As medical marijuana receives more attention, pet owners are starting to consider if it can help their furry friends too.
Dr. Katherine Kramer, a veterinarian with B.C.’s Vancouver Animal Wellness Hospital, says the topic is becoming “more and more popular.” Just two years ago, pet owners would ask about marijuana just once a year. These days, she gets asked at least once a week.
In Canada and the U.S., cannabis is not considered a veterinary medicine according to official guidelines. Dr. Robin Downing, a top animal pain specialist in the U.S., tells The Denver Post “there’s more we don’t know about this therapy than we do know.”
But even though veterinarians can’t officially prescribe marijuana, Dr. Kramer says she can, and sometimes will, recommend it in her practice.
Indeed, acceptance of marijuana as a medicine seems to be just beginning for pets and people. The main barrier – for both – is a lack of research.
But there’s enough science to explain how it works, and it turns out pets and people share something in common.
The main pathways for marijuana’s effect are cannabinoid receptors, Dr. Kramer explains. “Dogs and cats have that like people, which is why we’re starting to use it medicinally for them.”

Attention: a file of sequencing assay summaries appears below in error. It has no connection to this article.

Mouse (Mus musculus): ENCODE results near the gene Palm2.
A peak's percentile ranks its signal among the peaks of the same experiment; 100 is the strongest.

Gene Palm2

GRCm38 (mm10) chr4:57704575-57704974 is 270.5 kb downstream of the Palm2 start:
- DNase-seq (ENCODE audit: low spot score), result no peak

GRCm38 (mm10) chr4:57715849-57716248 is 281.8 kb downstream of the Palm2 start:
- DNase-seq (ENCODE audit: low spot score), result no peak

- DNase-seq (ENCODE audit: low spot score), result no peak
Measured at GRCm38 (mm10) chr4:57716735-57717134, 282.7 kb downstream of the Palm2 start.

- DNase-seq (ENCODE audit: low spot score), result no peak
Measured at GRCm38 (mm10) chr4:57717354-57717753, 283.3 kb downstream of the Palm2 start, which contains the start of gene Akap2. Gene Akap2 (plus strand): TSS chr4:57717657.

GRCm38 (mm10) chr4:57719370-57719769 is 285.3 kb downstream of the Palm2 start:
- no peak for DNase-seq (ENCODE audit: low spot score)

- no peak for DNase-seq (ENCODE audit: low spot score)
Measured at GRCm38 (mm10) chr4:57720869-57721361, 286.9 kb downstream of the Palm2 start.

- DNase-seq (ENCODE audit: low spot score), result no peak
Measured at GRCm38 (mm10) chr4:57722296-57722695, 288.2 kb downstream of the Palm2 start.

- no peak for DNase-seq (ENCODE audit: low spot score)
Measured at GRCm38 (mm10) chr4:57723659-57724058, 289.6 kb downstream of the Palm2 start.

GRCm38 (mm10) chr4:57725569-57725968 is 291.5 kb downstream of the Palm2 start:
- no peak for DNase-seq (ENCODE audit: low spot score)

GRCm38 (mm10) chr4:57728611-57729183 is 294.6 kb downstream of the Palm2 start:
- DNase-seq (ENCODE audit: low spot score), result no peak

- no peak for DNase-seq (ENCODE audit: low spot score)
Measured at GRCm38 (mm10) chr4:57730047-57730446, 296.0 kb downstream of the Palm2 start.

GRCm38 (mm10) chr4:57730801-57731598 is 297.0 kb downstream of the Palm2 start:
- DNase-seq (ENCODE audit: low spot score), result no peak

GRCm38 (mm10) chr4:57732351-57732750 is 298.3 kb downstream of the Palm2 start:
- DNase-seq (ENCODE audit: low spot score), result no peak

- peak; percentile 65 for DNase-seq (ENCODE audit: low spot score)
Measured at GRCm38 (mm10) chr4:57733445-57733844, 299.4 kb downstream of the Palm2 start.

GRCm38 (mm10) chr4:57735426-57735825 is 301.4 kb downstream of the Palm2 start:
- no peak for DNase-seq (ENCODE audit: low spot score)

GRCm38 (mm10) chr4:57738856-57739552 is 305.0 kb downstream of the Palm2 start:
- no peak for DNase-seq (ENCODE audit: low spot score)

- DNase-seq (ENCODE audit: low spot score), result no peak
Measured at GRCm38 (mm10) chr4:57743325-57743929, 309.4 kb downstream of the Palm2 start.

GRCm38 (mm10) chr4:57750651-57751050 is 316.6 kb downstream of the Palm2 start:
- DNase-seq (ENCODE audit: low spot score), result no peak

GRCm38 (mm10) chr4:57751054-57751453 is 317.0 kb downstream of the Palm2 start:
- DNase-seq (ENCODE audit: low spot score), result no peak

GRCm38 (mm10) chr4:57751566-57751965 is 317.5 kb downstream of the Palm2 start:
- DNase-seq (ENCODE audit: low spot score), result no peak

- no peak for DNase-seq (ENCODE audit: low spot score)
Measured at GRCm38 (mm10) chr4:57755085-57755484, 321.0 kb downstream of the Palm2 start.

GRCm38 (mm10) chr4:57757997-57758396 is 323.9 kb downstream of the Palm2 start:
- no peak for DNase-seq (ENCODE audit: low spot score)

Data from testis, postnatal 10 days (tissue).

Risks For Pets
Marijuana may hold promise as a medicine, but there is also an increasing amount of research suggesting accidental pet poisonings are on the rise. Dr. Kramer says she’s aware of the research as well as the risks it can pose for pets.
For example, Dr. Kramer explains that sudden incontinence in dogs is considered “pathognomonic” for marijuana toxicity. That means “if you have a dog that’s acting stoned and they’re incontinent, chances are 100:1 that it’s going to be marijuana ingestion.”
While rarely fatal, pets can easily be overwhelmed by marijuana’s effects due to their size. Dogs are also allergic to chocolate, which makes marijuana brownies a double threat.
Read More: Leaf Science